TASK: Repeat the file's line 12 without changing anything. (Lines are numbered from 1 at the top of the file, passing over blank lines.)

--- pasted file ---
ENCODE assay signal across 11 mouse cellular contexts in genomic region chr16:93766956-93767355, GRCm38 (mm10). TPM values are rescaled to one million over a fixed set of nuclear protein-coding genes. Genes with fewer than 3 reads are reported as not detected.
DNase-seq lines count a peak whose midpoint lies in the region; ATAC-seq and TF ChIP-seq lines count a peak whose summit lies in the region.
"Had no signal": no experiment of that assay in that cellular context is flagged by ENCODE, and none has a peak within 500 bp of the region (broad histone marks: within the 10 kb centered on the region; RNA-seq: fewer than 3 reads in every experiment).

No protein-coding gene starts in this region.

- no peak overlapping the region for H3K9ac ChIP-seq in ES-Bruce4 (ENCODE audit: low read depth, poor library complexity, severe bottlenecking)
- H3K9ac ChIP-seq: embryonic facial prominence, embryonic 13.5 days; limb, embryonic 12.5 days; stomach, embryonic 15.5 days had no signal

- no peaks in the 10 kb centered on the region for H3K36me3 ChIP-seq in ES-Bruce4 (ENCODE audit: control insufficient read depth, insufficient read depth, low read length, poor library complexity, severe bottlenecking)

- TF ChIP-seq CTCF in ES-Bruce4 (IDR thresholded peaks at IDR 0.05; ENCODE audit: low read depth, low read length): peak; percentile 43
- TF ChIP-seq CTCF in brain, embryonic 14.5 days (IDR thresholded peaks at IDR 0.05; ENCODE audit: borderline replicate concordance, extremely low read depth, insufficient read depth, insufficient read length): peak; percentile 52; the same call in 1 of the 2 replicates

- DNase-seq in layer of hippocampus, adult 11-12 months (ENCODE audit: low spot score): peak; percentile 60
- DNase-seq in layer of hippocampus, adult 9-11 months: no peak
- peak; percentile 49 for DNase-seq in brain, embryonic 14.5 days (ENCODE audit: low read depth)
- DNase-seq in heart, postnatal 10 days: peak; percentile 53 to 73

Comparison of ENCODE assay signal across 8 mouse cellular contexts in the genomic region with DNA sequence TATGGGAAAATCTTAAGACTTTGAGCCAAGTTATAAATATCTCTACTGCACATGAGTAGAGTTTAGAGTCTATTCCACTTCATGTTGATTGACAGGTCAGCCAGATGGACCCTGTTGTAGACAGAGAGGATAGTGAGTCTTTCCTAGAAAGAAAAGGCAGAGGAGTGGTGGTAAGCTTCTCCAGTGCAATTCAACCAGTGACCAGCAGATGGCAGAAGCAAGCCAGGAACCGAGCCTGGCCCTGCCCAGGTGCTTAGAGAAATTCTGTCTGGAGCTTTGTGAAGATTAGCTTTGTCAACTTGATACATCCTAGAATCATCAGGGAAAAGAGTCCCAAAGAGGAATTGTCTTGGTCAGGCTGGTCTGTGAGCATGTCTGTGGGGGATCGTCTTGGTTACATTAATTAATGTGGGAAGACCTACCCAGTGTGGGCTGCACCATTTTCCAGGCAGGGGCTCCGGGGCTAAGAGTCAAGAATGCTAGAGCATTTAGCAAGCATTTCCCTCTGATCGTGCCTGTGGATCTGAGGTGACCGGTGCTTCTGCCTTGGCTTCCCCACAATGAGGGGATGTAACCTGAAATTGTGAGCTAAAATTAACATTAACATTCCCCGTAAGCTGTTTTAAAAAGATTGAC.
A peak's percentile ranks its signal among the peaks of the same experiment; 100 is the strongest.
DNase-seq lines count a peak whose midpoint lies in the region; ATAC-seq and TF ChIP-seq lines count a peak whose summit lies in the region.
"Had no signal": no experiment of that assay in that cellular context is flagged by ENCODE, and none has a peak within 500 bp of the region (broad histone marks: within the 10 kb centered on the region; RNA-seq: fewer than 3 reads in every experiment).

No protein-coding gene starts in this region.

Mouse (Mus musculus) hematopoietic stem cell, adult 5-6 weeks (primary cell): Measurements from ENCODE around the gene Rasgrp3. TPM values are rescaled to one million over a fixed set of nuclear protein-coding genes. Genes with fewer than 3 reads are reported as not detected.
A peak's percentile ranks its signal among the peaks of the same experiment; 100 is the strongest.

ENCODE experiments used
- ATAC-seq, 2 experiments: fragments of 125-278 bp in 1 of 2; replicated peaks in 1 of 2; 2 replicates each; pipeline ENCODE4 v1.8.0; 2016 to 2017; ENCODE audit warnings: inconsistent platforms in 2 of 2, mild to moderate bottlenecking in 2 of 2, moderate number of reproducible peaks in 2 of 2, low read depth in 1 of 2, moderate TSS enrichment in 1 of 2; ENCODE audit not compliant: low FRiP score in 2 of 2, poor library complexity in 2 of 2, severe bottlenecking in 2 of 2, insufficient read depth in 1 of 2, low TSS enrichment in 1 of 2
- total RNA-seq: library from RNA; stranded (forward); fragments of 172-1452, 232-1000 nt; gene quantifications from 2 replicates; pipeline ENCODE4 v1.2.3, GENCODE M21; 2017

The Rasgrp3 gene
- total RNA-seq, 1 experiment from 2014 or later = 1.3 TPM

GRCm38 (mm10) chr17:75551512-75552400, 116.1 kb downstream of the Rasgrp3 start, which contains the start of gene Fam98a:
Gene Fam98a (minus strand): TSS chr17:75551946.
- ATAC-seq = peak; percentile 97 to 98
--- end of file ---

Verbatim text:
- peak; percentile 49 for DNase-seq in brain, embryonic 14.5 days (ENCODE audit: low read depth)